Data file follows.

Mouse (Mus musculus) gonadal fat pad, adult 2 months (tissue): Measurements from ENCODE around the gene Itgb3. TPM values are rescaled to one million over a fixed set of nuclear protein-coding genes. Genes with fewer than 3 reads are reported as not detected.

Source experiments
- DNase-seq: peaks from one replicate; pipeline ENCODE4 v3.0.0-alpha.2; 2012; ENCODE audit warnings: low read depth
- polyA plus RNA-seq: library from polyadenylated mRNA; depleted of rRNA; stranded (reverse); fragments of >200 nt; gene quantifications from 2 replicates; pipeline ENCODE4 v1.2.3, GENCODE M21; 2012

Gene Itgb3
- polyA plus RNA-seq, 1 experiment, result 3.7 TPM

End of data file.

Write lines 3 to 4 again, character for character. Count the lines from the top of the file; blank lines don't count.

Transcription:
- DNase-seq: peaks from one replicate; pipeline ENCODE4 v3.0.0-alpha.2; 2012; ENCODE audit warnings: low read depth
- polyA plus RNA-seq: library from polyadenylated mRNA; depleted of rRNA; stranded (reverse); fragments of >200 nt; gene quantifications from 2 replicates; pipeline ENCODE4 v1.2.3, GENCODE M21; 2012